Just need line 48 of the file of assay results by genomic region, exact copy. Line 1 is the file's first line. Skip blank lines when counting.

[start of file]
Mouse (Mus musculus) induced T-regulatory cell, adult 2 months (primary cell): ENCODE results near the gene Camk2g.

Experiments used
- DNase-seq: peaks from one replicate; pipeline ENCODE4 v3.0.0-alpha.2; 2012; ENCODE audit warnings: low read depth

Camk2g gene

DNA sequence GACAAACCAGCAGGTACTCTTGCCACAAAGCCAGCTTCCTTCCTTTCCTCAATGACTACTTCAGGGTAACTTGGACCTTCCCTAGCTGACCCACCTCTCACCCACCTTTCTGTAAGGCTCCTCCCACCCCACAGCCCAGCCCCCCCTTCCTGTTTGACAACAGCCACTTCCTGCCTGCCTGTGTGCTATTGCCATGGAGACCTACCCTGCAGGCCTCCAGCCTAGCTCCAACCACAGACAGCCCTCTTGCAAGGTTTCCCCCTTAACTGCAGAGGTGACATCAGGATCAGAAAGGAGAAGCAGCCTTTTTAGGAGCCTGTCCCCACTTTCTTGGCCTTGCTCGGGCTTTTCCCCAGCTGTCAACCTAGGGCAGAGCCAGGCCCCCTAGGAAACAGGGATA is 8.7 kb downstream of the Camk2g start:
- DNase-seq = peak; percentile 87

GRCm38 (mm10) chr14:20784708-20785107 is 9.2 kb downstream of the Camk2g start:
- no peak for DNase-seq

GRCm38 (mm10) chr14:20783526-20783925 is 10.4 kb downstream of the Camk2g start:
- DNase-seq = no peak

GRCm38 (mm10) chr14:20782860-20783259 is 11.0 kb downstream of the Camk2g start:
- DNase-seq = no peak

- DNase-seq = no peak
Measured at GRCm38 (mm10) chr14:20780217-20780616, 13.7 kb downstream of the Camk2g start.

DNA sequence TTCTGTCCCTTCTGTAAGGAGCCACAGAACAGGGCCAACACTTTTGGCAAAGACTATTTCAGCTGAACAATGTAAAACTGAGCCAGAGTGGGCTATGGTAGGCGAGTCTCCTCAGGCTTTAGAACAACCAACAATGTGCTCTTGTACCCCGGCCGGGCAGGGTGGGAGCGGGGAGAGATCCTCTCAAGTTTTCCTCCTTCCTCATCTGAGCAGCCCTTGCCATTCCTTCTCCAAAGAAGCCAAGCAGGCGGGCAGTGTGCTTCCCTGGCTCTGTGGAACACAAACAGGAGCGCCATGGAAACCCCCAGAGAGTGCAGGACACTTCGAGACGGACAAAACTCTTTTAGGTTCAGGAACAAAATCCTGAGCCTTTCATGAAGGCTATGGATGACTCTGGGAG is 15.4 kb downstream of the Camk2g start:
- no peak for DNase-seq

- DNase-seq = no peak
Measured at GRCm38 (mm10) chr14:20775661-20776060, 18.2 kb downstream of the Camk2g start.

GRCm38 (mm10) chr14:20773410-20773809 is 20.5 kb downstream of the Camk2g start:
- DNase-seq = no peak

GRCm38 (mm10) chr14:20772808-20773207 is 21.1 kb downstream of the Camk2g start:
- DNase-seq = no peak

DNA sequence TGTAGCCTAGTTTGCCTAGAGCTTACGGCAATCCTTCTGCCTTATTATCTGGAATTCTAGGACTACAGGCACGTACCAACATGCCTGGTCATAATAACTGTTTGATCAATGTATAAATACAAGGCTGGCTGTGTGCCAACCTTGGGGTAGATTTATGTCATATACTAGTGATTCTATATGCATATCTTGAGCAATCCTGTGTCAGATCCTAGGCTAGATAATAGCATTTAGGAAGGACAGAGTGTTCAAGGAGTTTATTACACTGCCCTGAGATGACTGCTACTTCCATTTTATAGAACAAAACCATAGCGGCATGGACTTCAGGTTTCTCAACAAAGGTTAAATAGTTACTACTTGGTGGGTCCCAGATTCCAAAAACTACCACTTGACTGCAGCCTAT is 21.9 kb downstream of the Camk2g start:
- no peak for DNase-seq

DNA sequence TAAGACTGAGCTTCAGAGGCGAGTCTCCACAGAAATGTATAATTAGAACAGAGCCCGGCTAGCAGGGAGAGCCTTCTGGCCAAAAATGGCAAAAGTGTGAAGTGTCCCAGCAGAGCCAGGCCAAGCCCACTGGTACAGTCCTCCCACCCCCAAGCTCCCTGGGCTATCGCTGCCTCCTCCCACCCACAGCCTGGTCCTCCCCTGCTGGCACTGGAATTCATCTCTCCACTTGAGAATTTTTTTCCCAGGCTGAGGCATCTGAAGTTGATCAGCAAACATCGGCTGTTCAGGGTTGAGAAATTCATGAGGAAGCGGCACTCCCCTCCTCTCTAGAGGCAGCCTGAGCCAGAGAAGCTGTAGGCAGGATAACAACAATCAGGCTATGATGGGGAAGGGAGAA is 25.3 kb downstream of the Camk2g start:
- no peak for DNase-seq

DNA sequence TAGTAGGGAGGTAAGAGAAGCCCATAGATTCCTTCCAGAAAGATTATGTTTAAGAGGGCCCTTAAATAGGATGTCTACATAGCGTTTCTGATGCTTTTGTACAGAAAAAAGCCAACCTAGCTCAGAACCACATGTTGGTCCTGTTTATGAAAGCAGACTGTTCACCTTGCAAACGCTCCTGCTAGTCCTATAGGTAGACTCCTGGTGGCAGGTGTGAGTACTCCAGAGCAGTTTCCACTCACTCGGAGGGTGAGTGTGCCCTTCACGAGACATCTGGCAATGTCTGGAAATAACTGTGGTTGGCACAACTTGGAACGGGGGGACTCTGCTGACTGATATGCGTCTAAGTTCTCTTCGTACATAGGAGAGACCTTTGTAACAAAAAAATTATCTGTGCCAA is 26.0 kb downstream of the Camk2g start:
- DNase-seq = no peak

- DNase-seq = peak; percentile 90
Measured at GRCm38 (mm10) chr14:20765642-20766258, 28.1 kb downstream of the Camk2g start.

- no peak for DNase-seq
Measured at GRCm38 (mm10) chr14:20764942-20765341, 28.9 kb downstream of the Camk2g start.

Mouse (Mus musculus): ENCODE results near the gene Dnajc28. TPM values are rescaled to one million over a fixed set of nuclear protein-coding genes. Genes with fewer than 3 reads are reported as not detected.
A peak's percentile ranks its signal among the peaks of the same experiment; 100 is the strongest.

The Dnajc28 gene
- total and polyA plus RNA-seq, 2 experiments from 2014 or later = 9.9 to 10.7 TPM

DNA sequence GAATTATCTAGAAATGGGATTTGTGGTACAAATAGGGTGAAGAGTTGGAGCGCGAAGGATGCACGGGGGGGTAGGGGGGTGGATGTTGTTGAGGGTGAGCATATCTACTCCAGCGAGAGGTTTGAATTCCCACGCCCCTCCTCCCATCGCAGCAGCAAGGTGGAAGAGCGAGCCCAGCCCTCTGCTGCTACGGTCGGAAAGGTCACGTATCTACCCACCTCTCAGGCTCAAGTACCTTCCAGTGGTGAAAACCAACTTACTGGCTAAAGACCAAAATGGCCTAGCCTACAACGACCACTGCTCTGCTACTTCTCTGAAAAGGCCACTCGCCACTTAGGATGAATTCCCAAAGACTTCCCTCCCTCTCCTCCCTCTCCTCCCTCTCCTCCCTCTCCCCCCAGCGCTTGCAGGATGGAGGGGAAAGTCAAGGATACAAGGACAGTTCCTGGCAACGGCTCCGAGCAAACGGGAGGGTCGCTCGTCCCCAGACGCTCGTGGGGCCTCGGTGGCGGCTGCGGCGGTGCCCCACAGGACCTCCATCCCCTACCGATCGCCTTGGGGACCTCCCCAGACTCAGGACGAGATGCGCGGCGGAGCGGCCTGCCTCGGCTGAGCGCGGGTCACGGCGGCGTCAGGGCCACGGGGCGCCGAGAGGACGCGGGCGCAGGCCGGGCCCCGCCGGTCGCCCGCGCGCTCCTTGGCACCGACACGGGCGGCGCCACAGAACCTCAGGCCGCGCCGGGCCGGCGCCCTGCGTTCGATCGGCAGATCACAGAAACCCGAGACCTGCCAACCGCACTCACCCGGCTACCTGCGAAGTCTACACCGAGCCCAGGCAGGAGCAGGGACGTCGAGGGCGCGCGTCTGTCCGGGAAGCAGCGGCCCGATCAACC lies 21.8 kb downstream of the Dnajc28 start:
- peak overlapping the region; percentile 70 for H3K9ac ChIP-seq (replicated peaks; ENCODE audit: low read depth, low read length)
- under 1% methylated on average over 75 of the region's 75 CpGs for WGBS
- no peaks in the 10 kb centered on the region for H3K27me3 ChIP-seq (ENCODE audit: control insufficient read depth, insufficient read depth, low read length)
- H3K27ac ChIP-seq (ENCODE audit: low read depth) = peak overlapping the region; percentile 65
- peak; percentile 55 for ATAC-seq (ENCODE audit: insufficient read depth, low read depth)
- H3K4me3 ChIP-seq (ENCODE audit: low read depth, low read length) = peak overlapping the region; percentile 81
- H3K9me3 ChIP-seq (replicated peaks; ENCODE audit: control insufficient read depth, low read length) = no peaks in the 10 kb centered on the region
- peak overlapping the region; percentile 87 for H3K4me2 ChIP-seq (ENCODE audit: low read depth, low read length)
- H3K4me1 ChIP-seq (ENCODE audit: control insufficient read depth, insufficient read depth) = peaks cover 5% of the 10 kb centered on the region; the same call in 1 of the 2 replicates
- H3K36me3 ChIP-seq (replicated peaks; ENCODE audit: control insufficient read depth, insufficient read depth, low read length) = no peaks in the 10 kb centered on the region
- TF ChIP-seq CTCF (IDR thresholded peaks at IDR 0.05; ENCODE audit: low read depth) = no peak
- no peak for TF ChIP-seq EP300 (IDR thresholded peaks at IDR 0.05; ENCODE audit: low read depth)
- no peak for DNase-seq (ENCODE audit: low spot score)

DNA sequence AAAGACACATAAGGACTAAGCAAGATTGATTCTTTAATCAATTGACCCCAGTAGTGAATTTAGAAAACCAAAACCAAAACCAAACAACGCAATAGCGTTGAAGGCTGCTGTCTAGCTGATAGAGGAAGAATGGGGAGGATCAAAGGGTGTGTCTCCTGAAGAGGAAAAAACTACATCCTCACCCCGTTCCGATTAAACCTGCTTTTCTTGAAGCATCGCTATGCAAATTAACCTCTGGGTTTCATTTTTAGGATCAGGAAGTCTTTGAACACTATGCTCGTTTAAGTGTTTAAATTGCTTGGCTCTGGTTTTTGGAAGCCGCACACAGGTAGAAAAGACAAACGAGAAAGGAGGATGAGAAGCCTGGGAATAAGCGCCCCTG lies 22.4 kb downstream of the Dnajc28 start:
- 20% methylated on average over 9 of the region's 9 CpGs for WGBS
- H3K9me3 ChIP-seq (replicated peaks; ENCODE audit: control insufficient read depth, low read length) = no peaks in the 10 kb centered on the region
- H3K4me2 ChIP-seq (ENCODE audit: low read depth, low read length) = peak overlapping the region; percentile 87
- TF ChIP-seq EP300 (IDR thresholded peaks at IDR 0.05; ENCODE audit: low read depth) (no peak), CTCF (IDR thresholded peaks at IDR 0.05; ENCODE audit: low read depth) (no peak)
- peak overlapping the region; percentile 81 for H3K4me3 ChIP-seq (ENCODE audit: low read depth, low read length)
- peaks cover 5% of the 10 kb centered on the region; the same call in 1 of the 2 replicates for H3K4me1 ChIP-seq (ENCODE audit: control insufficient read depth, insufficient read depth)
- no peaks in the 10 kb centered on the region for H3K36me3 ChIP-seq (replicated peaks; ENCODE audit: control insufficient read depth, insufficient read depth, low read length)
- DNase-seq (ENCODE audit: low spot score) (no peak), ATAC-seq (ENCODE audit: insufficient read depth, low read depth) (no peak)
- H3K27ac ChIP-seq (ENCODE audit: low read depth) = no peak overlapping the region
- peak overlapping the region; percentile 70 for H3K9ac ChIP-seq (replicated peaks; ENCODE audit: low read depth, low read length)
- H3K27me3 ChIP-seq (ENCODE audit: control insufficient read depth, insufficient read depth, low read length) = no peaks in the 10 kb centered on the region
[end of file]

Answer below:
- TF ChIP-seq CTCF (IDR thresholded peaks at IDR 0.05; ENCODE audit: low read depth) = no peak